Date and Location
- February 1, 1865–April 26, 1865
- North and South Carolina
Timeline of the Carolinas Campaign
These are the main battles and events of the Carolinas Campaign in order.
- February 3, 1865 — Battle of Rivers’ Bridge
- February 11, 1865 — Battle of Aiken
- March 7–10, 1865 — Battle of Wyse Fork
- March 10, 1865 — Battle of Monroe’s Cross Roads
- March 16, 1865 — Battle of Averasboro
- March 19–21, 1865 — Battle of Bentonville
Principal Union Commanders
- William T. Sherman (overall)
- Major General Oliver O. Howard
- Major General Henry W. Slocum
- Major General John Schofield
Principal Confederate Commanders
- Joseph E. Johnston (overall)
- Major General Lafayette McLaws
- General Braxton Bragg
- Lieutenant General Wade Hampton
Union Forces Engaged
- Army of the Tennessee
- Army of Georgia
- Army of the Ohio
Confederate Forces Engaged
- Army of the South
- Army of Tennessee
Number of Union Soldiers Engaged
- Roughly 90,000
Number of Confederate Soldiers Engaged
- Roughly 20,000 to 25,000
Estimated Union Casualties
- 4,000+ (killed, wounded, captured/missing)
Estimated Confederate Casualties
- 5,400 (killed, wounded, captured/missing), 89,270 surrendered at Bennett’s Place in Hillsborough, North Carolina
- Union victory
Impact of the Carolinas Campaign
- Major General William T. Sherman, correctly believed that Carolinas Campaign would cut off supplies and reduce any remaining hopes for reinforcement of Confederate General Robert E. Lee’s Army of Northern Virginia, which was under siege at Petersburg, Virginia.
- Major General William T. Sherman, correctly believed that Carolinas Campaign would further demoralize Southerners, much as the March to the Sea had done.
- On February 17, 1865, Major General William T. Sherman’s troops occupied Columbia, South Carolina.
- On the night of February 17, 1865, roughly two-thirds of Columbia, South Carolina went up in flames. The source of the fire remains undetermined. Unionists claimed that the inferno was started by retreating Rebel soldiers ordered to burn Columbia’s cotton stores to keep them from falling into enemy hands. Some Columbia residents maintained that drunken Union soldiers initiated the blaze, perhaps in revenge for South Carolina’s role in launching the war.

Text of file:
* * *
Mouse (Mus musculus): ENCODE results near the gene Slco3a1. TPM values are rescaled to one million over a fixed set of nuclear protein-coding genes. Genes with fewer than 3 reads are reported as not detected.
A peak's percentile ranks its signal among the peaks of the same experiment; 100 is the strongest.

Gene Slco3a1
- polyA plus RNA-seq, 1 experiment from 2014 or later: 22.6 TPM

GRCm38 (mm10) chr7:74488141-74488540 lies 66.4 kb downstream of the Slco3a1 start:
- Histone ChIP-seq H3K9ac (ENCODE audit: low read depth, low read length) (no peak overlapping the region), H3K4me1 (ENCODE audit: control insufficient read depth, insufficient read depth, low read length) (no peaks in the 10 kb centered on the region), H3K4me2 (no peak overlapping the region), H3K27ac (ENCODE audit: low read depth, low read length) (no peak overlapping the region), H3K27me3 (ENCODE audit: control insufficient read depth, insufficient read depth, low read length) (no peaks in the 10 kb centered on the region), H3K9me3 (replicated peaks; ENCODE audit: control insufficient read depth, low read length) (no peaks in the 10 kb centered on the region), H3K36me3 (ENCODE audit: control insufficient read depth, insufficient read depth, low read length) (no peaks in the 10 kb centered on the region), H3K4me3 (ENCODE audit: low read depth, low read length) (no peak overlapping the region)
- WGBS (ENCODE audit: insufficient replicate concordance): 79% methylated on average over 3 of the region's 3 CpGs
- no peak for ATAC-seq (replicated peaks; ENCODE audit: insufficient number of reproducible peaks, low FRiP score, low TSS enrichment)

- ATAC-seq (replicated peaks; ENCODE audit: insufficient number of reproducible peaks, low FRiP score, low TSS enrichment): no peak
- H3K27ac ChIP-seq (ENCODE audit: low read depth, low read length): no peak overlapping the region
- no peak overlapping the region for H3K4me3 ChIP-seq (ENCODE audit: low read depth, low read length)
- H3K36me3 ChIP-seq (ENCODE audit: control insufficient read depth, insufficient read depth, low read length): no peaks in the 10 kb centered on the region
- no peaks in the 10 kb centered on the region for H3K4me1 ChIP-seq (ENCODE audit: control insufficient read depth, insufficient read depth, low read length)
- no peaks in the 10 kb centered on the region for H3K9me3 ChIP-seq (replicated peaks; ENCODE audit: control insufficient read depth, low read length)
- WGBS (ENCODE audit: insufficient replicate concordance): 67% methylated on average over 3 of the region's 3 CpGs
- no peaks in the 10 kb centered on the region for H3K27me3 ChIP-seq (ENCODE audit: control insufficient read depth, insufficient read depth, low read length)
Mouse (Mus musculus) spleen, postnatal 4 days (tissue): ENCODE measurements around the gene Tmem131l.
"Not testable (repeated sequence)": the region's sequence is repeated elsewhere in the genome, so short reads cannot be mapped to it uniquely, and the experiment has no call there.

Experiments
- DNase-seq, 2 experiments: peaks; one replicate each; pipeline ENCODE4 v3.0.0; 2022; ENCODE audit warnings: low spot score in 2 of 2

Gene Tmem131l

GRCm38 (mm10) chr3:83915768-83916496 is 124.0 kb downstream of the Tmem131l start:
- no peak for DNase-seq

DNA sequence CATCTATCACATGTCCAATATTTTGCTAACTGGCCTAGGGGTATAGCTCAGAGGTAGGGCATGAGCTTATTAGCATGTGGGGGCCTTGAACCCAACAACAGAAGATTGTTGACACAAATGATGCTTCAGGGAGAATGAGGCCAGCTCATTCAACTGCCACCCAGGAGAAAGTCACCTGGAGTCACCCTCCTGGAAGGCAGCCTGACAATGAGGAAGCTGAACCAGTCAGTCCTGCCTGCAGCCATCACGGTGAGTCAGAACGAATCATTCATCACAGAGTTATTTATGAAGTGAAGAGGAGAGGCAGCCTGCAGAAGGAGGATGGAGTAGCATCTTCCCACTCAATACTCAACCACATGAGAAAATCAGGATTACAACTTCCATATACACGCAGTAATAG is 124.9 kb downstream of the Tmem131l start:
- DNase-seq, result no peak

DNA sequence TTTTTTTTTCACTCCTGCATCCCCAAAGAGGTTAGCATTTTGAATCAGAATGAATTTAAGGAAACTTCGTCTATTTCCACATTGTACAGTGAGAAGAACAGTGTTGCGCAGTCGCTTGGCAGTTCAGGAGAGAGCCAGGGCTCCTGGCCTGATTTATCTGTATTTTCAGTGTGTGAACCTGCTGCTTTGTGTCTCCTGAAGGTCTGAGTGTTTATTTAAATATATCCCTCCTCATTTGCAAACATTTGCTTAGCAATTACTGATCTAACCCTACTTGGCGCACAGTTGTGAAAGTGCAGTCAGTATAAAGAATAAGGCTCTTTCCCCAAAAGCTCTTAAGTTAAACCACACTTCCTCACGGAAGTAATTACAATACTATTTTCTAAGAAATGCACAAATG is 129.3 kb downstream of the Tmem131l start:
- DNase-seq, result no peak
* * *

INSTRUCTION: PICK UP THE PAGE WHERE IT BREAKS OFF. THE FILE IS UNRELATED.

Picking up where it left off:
- On March 23, 1865, Major General William T. Sherman’s forces united with Major General John Schofield’s Army of the Ohio, at Goldsboro, North Carolina, swelling the size of Sherman’s command to roughly 90,000 soldiers.
- On April 13, 1865, Major General William T. Sherman’s forces occupied Raleigh, North Carolina.
- On April 16, 1865, Confederate General Joseph Johnston contacted Major General William T. Sherman on March 16 to discuss capitulation.
- On April 18, 1865, Confederate General Joseph Johnston surrendered the 89,270 troops under his command in the Carolinas, Georgia, and Florida to Major General William T. Sherman. The agreement the two men signed was the largest surrender of Confederate soldiers during the American Civil War.
- Radical Republican leaders in Washington, embittered by President Lincoln’s assassination on April 14, 1865, rejected the accord reached between Confederate General Joseph Johnston and Major General William T. Sherman on April 18, because it went beyond strictly military issues.
- On April 26, 1865, Major General William T. Sherman and General Joseph Johnston met again at Bennett Place and signed a new surrender document using the same terms Lieutenant General Ulysses S. Grant and General Robert E. Lee had agreed to at Appomattox Court House.
- Although the campaign took place entirely in Carolinas, it is considered part of the Western Theater because it was a continuation of an offensive by the western armies under Sherman (the Military Division of the Mississippi), starting in Tennessee in 1864.